Water Rocket Chase Camera Project
Anyone who has seen our website USWaterRockets.com or has subscribed to our YouTube Channel already knows that our team has placed a focus on building water rockets for the purpose of recording interesting aerial photographs and movies. Ever since we strapped a digital video camera onto a water rocket over 10 years ago, we have been fascinated with recording onboard video. We are always on the lookout for new twists of the onboard camera concept that take advantage of the unique advantages that water powered rocket provide.
We've always tried to break new ground with unique and entertaining experiments, which include: The first water rocket with HD video, the innovative use of camera booms to record experimental payloads, the use of wide angle lens adapters as macro lenses for onboard experiments, the use of multiple onboard cameras, and of course having flown rocket with onboard cameras nearly double the altitude of any other water rocket (with or without cameras).
Some of our ideas were our efforts to replicate camera work inspired by prior work done by NASA and Armadillo Aerospace, which we tried to emulate with our hobby. However, we also wanted to try and invent a camera system for water rockets that had never been seen before. We wanted to do something completely unique for Water Rockets to show off their capability and perhaps generate more interest in the sport.
As early as 2003, we were experimenting with ways to get outside views of our water rocket. Back then we had been flying a camera inside a payload compartment that was meant to separate from the pressure vessel at apogee. We wanted to try and come up with an original idea similar to that, which would record the entire rocket for the entire flight, rather than just the descent of the pressure vessel.
The initial idea we came up with was to place a camera on a long boom looking down on the rocket from above to get a top down view of the rocket as it flies. The length of the boom combined with a wide angle lens would create a unique perspective of the flight that as far as we could tell had never been attempted before.
For the actual build, we started out with an 808 Keychain Type #16 HD camera with a wide angle lens. But since our primary launch site employs a body of water for the landing area, we had to design a waterproof camera pod to contain the camera so that it would not get wet at splashdown.
The camera pod was constructed from a pair of 500ml soda bottles, using the bottle shrinking technique developed in our splicing tutorial, except the bottles were taped together with electrical tape instead of being glued. This way they could be taken apart to operate the internal camera. A small disk of PET plastic sheeting was glued into the neck of the bottle to form the window where the camera looks out.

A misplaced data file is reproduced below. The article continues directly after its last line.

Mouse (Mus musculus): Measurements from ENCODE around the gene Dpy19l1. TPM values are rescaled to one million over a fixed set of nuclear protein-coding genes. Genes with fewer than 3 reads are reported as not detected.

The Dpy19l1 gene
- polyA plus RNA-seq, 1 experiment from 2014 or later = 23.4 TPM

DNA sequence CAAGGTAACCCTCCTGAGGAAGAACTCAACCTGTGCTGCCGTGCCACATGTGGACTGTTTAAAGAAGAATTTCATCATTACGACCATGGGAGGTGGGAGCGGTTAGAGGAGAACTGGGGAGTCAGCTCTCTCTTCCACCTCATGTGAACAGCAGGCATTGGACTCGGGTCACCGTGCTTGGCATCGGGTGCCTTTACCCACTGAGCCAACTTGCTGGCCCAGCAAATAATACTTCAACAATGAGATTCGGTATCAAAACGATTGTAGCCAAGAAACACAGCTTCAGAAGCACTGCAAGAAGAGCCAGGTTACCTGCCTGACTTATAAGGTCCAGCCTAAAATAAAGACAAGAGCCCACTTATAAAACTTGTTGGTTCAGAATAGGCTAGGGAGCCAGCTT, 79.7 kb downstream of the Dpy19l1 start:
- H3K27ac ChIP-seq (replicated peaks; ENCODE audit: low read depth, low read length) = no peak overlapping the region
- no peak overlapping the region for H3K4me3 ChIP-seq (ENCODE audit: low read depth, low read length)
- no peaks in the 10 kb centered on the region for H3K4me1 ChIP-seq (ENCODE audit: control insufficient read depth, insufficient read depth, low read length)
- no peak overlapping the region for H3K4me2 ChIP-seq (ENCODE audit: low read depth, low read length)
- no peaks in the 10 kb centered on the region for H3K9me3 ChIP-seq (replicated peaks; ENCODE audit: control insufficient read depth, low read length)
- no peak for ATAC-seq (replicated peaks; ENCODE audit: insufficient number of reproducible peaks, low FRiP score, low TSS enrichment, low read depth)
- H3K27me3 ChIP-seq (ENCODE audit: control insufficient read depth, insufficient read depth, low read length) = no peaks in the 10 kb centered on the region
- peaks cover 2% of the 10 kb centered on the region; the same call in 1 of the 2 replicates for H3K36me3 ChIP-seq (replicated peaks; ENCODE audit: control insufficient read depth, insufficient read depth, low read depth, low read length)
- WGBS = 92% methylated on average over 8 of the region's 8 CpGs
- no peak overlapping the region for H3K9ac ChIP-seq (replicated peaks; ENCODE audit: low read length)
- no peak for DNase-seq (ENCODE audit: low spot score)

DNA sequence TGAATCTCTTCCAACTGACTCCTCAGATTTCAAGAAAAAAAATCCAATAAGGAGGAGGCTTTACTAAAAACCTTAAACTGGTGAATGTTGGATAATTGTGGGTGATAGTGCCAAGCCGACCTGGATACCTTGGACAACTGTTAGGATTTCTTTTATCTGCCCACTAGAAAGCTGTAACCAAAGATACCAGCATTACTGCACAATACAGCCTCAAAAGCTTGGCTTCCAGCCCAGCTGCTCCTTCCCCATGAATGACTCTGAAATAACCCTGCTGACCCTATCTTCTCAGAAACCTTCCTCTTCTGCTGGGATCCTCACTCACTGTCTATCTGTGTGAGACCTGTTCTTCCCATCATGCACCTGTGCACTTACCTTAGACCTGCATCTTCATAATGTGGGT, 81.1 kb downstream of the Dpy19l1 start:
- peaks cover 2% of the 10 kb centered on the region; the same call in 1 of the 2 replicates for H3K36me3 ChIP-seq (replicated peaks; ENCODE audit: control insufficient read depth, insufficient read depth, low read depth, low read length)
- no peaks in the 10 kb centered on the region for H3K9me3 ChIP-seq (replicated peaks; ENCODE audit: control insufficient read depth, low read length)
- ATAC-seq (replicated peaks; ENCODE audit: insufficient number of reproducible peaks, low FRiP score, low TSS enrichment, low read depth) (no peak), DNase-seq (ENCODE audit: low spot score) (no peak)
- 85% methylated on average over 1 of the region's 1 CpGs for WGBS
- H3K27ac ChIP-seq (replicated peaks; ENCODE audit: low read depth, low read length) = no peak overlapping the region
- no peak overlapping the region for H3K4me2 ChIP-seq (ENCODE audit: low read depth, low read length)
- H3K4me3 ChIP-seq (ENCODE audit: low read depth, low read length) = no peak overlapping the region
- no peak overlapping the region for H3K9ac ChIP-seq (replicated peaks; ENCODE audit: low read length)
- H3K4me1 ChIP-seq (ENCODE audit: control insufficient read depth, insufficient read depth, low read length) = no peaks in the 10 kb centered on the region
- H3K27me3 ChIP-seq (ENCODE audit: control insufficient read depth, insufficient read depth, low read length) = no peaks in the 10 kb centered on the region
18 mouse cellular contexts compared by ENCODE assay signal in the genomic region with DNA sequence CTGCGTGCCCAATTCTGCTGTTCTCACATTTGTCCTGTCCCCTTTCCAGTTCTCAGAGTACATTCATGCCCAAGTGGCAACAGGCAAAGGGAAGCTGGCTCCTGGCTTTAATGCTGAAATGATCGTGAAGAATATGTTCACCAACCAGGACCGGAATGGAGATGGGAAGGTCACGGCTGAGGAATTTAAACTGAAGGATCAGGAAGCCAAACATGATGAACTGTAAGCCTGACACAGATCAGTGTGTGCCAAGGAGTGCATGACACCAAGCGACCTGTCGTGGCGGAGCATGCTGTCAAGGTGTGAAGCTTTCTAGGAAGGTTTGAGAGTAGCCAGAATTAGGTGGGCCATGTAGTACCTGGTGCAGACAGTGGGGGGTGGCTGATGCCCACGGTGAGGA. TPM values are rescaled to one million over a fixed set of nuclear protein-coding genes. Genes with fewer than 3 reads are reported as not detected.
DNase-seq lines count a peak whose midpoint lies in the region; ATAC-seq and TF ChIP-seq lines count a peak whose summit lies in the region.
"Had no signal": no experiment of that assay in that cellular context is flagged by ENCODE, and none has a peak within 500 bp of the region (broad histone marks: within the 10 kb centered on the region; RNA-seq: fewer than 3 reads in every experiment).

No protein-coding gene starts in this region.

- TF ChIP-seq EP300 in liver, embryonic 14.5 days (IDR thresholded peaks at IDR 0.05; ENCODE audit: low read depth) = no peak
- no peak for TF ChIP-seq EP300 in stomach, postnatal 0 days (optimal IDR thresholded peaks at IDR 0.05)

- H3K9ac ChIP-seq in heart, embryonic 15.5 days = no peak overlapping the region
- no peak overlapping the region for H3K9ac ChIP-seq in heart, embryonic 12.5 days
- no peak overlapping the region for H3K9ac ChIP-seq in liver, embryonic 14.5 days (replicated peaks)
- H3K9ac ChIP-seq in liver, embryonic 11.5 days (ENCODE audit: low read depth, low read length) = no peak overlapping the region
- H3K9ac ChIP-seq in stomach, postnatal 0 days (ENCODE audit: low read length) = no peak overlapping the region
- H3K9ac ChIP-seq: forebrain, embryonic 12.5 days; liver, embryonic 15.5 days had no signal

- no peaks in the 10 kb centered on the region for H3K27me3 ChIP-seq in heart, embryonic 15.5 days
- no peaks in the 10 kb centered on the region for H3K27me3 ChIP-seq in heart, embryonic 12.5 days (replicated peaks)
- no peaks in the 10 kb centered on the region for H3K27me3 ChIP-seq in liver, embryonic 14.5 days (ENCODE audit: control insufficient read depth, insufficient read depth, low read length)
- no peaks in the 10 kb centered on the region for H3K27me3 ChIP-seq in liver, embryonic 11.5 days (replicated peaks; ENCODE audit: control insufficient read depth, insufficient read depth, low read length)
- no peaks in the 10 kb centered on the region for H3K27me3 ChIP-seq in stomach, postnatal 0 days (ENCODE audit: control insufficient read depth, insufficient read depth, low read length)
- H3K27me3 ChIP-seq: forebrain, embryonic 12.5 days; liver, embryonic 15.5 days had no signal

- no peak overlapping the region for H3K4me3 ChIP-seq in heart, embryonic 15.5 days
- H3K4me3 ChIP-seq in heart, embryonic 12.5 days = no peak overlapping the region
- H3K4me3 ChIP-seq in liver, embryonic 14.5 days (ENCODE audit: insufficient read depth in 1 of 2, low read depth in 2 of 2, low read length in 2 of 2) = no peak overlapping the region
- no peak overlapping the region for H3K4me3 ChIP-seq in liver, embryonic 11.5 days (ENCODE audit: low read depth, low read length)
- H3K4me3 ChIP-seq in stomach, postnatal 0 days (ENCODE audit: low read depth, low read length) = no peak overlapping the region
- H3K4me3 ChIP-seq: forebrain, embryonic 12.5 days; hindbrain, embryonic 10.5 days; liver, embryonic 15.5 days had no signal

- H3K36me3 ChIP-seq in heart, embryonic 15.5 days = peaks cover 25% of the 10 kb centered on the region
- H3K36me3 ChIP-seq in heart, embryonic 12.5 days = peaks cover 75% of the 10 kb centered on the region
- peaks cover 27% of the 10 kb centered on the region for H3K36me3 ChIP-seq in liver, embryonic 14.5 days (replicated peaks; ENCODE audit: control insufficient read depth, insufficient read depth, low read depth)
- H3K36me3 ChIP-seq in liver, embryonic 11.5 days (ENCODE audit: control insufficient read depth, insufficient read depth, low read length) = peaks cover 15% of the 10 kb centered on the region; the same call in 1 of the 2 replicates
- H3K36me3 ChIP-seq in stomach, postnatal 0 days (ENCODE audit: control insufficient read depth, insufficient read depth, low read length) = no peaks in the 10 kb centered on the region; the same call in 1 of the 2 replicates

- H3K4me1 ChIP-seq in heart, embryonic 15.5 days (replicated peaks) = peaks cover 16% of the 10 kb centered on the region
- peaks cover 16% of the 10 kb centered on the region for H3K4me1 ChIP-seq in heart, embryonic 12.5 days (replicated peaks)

We used some scraps of corriflute material to make a frame to position the camera inside the camera pod. The frame for the camera was trimmed to fit inside the pod, and adjusted until the camera was centered in the window. We also fabricated some carbon fiber rods which we used as struts to hold the camera above the nosecone of the rocket.
To make the camera pod and boom structure portable between various rockets, A cylindrical section of a soda bottle was attached to the struts so that the whole system could be placed over the nose of a rocket and taped in place. The top of the ring was slightly shrunken so that it would prevent the rig from sliding too far down the nosecone.
The bottle sections were then painted in bright colors, and the inside of the pod and the areas surrounding the camera window were painted flat black to reduce reflections on the inside of the window from spoiling the view of the camera.
We test fit the camera pod on top of a rocket and it seemed like it would work well. Test fitting with the camera installed allowed us to adjust the position of the camera perfectly, and do some test video to make sure that the camera would get a good view of the rocket. If the view was blocked too much there would be no point in going further. Once the testing was complete. All we needed was a nice launch day to try it out.
While we were waiting for good weather, we came across a humorous video on YouTube, which depicted a young child pulling out a loose Deciduous tooth using a string tied to a pyro rocket. Watching this video gave us an idea for a unique way to modify our camera pod to make it even more unique. Instead of pushing the camera pod on a boom in front of the rocket, we thought it would be more interesting to tow the camera pod behind the rocket using a tow line.
The changes we made were to add a second camera to the front of the camera pod (creating the dual camera pod), and then to attach some mason line to the front. The opposite end of the mason line was then attached to the back of our water rocket. The adapter ring was repurposed as a ring fin on the back of the pod.
This arrangement is probably only practical with a water rocket, since a pyro rocket strong enough to tow a camera pod would likely burn the tow line or chase camera, and the smoke from the pyro engine would probably ruin any recordings can camera made anyhow.
The dual camera pod (now called the "Chase Camera Pod") was then tested to make sure it could float and was water tight after splashdown. We conducted these tests by tossing the chase camera pod in the water and seeing what would happen. The pod was observed to float nicely but the fin section tilted the pod about 45 degrees from horizontal. Observing the chase camera pod floating this way gave us one more idea to make this concept truly unique. Why not launch it from a floating position in the water? We decided to give it a try, and set up for our first test.
The results from the first test flight were mixed. Apparently, the sea launch idea was a bit too radical because the friction from the water was just too high, and it pulled the ring fin off and broke the tow line. The only thing we learned from the flight was that the camera system could survive a lot of violence.